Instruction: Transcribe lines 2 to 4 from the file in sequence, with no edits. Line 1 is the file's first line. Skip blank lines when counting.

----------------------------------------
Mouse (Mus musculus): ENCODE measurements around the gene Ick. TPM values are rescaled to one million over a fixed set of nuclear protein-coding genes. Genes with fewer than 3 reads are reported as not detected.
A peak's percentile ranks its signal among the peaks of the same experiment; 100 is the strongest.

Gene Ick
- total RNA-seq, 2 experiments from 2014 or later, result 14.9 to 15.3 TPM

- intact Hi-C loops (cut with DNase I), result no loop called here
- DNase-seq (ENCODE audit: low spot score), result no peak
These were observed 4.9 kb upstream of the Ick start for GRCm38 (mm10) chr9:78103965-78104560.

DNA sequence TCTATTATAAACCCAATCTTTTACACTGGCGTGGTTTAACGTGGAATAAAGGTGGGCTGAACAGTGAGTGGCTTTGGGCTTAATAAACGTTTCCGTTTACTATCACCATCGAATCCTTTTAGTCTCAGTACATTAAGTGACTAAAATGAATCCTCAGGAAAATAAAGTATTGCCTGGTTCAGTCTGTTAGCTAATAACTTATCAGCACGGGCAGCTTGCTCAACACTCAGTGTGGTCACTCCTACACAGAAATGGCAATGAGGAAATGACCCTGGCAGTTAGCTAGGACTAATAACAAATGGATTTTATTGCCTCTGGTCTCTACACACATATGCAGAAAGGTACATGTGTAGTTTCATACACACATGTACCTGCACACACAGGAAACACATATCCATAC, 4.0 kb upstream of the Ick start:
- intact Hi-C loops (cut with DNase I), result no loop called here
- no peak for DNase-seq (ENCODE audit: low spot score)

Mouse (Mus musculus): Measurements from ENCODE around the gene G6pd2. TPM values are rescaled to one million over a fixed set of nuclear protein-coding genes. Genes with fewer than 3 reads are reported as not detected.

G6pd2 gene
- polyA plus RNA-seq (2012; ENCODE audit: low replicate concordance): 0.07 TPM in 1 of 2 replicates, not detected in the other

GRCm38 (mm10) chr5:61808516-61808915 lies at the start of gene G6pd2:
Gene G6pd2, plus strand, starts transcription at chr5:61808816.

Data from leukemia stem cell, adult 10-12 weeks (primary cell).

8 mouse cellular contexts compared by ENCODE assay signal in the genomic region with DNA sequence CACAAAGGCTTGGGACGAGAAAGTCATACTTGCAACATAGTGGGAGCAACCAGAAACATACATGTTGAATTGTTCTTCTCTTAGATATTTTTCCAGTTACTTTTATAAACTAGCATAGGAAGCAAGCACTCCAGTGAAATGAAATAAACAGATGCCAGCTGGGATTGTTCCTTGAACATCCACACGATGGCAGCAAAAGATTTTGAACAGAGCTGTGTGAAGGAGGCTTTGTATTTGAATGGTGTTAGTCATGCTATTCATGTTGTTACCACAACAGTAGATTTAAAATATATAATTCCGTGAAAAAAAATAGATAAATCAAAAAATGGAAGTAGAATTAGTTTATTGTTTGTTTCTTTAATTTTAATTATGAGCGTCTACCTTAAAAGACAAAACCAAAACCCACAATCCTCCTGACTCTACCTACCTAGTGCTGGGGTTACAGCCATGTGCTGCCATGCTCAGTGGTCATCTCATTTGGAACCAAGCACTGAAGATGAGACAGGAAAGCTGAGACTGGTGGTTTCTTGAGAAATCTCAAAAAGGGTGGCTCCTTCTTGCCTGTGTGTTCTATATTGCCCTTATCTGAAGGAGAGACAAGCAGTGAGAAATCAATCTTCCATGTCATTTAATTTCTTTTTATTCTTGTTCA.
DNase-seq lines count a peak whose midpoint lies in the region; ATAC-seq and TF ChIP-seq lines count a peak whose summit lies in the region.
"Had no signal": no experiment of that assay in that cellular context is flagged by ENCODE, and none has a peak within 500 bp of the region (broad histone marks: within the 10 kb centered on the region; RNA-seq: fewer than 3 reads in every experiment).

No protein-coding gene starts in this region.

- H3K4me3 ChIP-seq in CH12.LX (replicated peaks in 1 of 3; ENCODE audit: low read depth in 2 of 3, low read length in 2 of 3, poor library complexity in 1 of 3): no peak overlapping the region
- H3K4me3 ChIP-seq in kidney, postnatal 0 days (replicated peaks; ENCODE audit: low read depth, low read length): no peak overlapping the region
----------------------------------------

A peak's percentile ranks its signal among the peaks of the same experiment; 100 is the strongest.

Gene Ick
- total RNA-seq, 2 experiments from 2014 or later, result 14.9 to 15.3 TPM